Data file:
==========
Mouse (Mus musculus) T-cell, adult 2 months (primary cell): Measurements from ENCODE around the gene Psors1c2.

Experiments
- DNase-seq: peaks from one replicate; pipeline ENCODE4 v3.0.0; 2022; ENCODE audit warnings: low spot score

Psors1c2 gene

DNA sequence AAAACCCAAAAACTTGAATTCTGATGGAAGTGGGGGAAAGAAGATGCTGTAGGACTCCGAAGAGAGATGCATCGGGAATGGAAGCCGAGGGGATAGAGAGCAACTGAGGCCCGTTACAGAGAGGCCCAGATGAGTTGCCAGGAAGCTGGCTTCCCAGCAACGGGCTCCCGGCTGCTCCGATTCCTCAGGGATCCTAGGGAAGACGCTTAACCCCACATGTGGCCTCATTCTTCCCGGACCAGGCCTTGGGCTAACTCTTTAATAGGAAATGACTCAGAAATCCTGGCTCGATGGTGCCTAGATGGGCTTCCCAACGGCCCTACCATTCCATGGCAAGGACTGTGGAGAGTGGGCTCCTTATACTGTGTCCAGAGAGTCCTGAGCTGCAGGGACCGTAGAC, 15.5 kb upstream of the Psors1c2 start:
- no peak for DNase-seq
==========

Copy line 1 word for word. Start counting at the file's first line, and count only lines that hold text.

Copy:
Mouse (Mus musculus) T-cell, adult 2 months (primary cell): Measurements from ENCODE around the gene Psors1c2.